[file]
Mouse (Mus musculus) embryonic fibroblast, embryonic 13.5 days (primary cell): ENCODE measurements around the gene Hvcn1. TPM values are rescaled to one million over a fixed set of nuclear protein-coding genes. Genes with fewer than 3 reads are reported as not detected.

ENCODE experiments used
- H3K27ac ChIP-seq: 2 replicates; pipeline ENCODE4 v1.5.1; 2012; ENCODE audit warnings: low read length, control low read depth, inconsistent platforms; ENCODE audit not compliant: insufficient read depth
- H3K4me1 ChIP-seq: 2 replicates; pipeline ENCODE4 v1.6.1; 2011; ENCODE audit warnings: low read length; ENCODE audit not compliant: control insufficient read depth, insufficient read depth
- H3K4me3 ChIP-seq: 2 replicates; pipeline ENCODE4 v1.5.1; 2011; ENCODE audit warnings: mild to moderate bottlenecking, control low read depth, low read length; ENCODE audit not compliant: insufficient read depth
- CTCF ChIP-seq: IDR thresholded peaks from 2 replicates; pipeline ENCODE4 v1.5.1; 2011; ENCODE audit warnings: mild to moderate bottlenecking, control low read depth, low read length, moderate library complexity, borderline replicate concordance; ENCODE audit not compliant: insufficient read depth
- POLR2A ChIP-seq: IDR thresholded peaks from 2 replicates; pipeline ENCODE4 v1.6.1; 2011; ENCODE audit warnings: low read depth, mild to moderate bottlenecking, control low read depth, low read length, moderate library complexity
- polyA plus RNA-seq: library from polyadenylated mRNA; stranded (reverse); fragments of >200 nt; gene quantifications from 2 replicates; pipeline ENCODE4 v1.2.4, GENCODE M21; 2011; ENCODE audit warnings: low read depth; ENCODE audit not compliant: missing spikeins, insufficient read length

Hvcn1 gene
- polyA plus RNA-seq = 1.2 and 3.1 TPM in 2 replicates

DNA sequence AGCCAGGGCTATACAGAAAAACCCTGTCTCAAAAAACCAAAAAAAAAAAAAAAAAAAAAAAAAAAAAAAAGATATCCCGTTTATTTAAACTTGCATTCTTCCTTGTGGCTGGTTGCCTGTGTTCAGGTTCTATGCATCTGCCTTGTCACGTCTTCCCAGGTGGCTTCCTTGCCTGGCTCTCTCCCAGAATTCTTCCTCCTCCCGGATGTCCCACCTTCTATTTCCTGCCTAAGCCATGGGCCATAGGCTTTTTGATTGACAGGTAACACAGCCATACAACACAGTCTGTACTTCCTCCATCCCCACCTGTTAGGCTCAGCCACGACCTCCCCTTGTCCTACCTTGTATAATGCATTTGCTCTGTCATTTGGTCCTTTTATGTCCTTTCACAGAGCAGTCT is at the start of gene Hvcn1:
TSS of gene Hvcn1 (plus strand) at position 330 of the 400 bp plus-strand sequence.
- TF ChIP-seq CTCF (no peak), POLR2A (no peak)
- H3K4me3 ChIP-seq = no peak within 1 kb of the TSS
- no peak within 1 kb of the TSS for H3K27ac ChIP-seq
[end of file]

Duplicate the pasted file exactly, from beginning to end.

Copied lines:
Mouse (Mus musculus) embryonic fibroblast, embryonic 13.5 days (primary cell): ENCODE measurements around the gene Hvcn1. TPM values are rescaled to one million over a fixed set of nuclear protein-coding genes. Genes with fewer than 3 reads are reported as not detected.

ENCODE experiments used
- H3K27ac ChIP-seq: 2 replicates; pipeline ENCODE4 v1.5.1; 2012; ENCODE audit warnings: low read length, control low read depth, inconsistent platforms; ENCODE audit not compliant: insufficient read depth
- H3K4me1 ChIP-seq: 2 replicates; pipeline ENCODE4 v1.6.1; 2011; ENCODE audit warnings: low read length; ENCODE audit not compliant: control insufficient read depth, insufficient read depth
- H3K4me3 ChIP-seq: 2 replicates; pipeline ENCODE4 v1.5.1; 2011; ENCODE audit warnings: mild to moderate bottlenecking, control low read depth, low read length; ENCODE audit not compliant: insufficient read depth
- CTCF ChIP-seq: IDR thresholded peaks from 2 replicates; pipeline ENCODE4 v1.5.1; 2011; ENCODE audit warnings: mild to moderate bottlenecking, control low read depth, low read length, moderate library complexity, borderline replicate concordance; ENCODE audit not compliant: insufficient read depth
- POLR2A ChIP-seq: IDR thresholded peaks from 2 replicates; pipeline ENCODE4 v1.6.1; 2011; ENCODE audit warnings: low read depth, mild to moderate bottlenecking, control low read depth, low read length, moderate library complexity
- polyA plus RNA-seq: library from polyadenylated mRNA; stranded (reverse); fragments of >200 nt; gene quantifications from 2 replicates; pipeline ENCODE4 v1.2.4, GENCODE M21; 2011; ENCODE audit warnings: low read depth; ENCODE audit not compliant: missing spikeins, insufficient read length

Hvcn1 gene
- polyA plus RNA-seq = 1.2 and 3.1 TPM in 2 replicates

DNA sequence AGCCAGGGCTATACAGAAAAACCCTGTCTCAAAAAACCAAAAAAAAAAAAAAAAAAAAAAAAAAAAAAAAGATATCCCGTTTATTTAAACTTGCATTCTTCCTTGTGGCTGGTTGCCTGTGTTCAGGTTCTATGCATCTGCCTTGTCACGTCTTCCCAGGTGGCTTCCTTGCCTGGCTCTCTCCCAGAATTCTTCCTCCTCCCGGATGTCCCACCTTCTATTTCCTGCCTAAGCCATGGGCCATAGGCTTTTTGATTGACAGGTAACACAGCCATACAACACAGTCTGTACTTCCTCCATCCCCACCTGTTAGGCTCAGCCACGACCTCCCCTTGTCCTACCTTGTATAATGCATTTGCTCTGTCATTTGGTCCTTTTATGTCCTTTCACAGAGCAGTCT is at the start of gene Hvcn1:
TSS of gene Hvcn1 (plus strand) at position 330 of the 400 bp plus-strand sequence.
- TF ChIP-seq CTCF (no peak), POLR2A (no peak)
- H3K4me3 ChIP-seq = no peak within 1 kb of the TSS
- no peak within 1 kb of the TSS for H3K27ac ChIP-seq